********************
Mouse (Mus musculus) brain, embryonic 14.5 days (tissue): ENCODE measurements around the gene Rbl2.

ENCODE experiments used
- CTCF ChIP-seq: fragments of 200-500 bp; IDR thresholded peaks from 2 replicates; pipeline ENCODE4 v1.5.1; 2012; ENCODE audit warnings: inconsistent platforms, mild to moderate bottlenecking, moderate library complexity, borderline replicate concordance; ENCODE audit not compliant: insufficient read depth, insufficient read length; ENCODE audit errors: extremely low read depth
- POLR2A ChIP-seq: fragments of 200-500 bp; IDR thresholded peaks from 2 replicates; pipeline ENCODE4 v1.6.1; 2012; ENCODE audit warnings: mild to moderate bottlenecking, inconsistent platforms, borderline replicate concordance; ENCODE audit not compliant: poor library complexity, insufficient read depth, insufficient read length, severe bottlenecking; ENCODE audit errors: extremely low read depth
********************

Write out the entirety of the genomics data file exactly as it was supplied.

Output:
Mouse (Mus musculus) brain, embryonic 14.5 days (tissue): ENCODE measurements around the gene Rbl2.

ENCODE experiments used
- CTCF ChIP-seq: fragments of 200-500 bp; IDR thresholded peaks from 2 replicates; pipeline ENCODE4 v1.5.1; 2012; ENCODE audit warnings: inconsistent platforms, mild to moderate bottlenecking, moderate library complexity, borderline replicate concordance; ENCODE audit not compliant: insufficient read depth, insufficient read length; ENCODE audit errors: extremely low read depth
- POLR2A ChIP-seq: fragments of 200-500 bp; IDR thresholded peaks from 2 replicates; pipeline ENCODE4 v1.6.1; 2012; ENCODE audit warnings: mild to moderate bottlenecking, inconsistent platforms, borderline replicate concordance; ENCODE audit not compliant: poor library complexity, insufficient read depth, insufficient read length, severe bottlenecking; ENCODE audit errors: extremely low read depth